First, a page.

Monday, February 22, 2016

Stephen Chow's splashy Mermaid (film review)

The Hong Kong poster for Stephen Chow's
enchanting Chinese New Year blockbuster

Mermaid (Mainland China-Hong Kong, 2016)
- Stephen Chow, director
- Starring: Jelly Lin, Deng Chao, Show Luo, Kitty Zhang

Last week, this imaginative Chinese New Year film directed and co-scripted (with seven others) by -- but not starring -- Stephen Chow became the highest grossing movie ever in Mainland China.  Shot and set over on the mainland, its four main actresses and actors are native Mandarin speakers (with only one of the three -- Taiwanese singer-dancer-actor Show Luo -- hailing from outside Mainland China). 

At the same time though, there's something distinctively Hong Kong with regards to Mermaid's filmic composition and mixing (even transcending) of genres; and many elements familiar to fans of its Hong Kong-born helmer's made-and-(generally) set-in-Hong Kong movies.  Which, no doubt, is why this cinematic offering that successfully combines fun entertainment with thoroughly pertinent messages about human greed and environmental recklessness also has achieved major box office success here in the Fragrant Harbour.

Before the film's winsome titular character first appears on screen, expectations are lowered courtesy of a scene in an unbelievably schlocky tourist trap that looked to be trying too hard and ones featuring filthy rich people vying to make still more moolah, at the expense of others and the environment, that get the main story off to a bombastic start.  In both cases, ugly vulgarity appears to rule the day, albeit in different forms, with the result that the movie and story looked to be crying out for someone, or something, with a nicer nature to be added to the mix.     

After billionaire businessman Liu (Deng Chao) outbids his competitors (including one played by  Tsui Hark) to secure a prized property (and to make it really valuable, also get official approval to reclaim the surrounding Green Gulf), he throws an extravagant party at which all manner of females, including his ruthless business rival-turned-partner Ruolan (Kitty Zhang) and a bevy of beauties who'd do whatever is necessary to get their hands on something worth millions of yuan, vie for his attention and affections.  

On the face of it, bumbling gate crasher Shanshan (Jelly Lin) has no chance of getting close to Liu.  Still, she does at least succeed in giving him her phone number before she's duly unceremoniously bustled away from Liu's view by his security detail.  And in an eye-catching following sequence, she's shown to not only have hidden talents (that include her being a pretty nifty skateboarder) but, also, a fish-like tail where her legs would be if she were a human rather than a mermaid!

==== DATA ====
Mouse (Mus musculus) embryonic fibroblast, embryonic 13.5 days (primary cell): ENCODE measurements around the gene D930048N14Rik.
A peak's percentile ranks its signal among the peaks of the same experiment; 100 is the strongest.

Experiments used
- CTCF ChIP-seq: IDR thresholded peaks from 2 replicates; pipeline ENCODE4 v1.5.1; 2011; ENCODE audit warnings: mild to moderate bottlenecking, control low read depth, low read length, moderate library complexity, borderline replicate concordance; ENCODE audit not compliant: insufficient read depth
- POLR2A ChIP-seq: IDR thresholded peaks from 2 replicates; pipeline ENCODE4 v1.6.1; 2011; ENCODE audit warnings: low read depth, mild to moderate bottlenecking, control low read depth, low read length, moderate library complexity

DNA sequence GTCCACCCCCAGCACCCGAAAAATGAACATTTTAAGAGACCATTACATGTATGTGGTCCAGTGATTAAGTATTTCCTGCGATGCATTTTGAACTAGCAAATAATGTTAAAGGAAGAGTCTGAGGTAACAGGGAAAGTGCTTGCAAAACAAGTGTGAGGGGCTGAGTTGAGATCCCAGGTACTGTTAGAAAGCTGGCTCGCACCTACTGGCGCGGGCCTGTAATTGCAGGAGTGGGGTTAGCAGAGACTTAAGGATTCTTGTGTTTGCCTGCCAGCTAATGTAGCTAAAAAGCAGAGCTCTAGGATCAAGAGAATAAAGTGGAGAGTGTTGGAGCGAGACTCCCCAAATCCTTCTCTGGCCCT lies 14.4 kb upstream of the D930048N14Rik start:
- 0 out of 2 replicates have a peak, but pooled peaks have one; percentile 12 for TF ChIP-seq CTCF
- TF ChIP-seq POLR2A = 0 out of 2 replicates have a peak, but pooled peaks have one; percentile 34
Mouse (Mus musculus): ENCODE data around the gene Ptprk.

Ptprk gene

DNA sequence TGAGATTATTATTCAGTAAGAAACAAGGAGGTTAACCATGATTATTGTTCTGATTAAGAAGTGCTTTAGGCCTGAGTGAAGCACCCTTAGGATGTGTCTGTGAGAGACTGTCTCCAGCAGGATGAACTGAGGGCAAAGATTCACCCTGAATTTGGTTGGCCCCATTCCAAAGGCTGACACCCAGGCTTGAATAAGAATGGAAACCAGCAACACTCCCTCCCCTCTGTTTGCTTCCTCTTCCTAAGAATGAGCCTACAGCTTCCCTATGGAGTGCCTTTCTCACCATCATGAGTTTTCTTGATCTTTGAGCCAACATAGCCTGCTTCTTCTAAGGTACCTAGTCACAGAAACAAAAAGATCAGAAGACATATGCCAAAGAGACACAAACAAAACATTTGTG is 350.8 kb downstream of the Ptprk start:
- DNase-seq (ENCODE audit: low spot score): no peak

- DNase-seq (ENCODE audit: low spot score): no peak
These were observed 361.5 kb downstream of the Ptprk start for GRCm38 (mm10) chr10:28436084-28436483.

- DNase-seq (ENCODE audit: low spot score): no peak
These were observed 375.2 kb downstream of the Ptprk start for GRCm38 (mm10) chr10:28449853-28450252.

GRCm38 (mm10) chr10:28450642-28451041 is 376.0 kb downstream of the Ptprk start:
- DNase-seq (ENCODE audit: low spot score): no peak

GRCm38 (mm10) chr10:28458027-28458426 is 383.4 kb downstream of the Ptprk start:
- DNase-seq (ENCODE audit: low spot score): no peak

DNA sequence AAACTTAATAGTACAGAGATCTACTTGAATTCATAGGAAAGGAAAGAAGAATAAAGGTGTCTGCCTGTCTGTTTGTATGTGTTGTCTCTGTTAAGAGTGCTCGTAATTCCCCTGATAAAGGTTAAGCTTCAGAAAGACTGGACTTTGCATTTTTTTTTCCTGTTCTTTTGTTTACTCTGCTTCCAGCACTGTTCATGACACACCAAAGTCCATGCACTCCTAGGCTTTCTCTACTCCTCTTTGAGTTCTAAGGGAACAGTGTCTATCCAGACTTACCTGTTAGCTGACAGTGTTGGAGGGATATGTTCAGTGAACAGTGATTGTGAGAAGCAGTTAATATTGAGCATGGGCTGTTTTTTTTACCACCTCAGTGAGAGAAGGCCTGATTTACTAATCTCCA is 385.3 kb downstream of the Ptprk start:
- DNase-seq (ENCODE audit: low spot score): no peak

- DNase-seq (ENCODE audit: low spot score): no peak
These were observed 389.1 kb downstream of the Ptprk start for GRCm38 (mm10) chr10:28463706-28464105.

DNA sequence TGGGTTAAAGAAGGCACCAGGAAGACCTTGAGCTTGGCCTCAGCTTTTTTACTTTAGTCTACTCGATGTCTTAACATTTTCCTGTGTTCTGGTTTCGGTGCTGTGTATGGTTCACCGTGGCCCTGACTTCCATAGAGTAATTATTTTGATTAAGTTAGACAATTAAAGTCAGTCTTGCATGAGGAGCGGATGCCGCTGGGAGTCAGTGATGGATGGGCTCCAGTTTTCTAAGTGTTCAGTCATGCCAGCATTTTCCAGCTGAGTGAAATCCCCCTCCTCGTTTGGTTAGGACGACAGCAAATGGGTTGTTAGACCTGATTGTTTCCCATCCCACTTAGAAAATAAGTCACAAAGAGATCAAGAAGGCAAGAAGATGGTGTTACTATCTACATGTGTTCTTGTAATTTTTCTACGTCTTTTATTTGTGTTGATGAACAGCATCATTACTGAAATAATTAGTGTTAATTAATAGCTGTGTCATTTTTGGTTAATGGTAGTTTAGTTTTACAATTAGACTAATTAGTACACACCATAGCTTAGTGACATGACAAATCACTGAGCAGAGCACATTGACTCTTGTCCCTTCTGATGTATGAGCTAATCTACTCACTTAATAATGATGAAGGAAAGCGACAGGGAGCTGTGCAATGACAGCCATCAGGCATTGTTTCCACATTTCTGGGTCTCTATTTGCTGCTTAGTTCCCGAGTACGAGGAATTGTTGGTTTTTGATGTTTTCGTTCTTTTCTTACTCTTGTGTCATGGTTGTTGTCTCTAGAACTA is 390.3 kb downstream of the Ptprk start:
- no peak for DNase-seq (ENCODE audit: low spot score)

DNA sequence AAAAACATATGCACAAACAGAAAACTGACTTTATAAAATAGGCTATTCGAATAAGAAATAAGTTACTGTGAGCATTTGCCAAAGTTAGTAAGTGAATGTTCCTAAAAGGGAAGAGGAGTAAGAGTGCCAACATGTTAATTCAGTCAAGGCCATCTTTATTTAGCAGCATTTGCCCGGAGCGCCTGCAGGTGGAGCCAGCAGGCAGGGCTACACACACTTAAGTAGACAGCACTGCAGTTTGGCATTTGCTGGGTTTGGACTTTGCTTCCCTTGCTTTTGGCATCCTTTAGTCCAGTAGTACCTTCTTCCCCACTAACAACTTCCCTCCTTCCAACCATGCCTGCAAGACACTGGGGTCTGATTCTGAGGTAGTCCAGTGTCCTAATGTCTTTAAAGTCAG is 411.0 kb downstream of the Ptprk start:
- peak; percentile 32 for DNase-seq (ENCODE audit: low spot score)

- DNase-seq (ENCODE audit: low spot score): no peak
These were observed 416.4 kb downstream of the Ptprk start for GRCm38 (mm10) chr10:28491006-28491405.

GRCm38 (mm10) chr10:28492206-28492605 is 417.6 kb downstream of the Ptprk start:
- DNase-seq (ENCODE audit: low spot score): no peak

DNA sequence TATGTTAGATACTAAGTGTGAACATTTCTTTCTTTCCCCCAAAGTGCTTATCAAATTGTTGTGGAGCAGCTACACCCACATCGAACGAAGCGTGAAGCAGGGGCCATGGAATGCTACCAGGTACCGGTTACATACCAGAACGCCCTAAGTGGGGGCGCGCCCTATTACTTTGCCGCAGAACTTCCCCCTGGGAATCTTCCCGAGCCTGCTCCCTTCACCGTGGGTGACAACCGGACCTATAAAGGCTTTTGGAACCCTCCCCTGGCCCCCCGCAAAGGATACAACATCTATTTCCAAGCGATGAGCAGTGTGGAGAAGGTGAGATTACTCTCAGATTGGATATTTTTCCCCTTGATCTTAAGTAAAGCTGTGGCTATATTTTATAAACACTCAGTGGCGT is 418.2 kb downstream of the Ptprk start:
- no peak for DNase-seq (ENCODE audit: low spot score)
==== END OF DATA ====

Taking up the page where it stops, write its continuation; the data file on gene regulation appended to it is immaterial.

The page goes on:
In another twist in the tale, it's revealed that Shanshan actually is a key individual in her aquatic community's plan to assassinate Liu, in a bid to stop ongoing damage to Green Gulf's environment attributed to him.  Predictably though, she's quickly shown to not be the best candidate for the task; seeing as she lacks such as the smoldering anger of the half-human, half-octopus Brother Eight (Show Luo) and -- in the kind of guffaw-inducing slapstick scene that has been the highlight of many a Stephen Chow movie -- proves super inept at being able to make use of the imaginative array of weapons she was furnished with!

In her first ever film appearance, Jelly Lin makes an impressively big splash, and Mermaid's titular character enchantingly endearing.  So wonderful is the still-teenaged actress in her role that one could argue that her presence in this movie that I actually found heartwarming does quite a bit to elevate it in both the qualitative and lovability departments.  

Although the characters they play in this work are less endearing, Deng Chao, Show Luo and Kitty Zhang are truly fun to watch and able to make good use of the opportunities they are given to individually shine.  So good are the principal members of Mermaid's cast that I actually ended up not minding much at all that Stephen Chow opted to do all his work behind the camera (this time around).  Another way to look at it is that this film shows that Hong Kong cinema's king of comedy is well capable of ensuring that a movie is funny, full to the brim of those of his trademark touches that thoroughly entertain, and also able -- when he wants to -- of stirring consciences and hearts.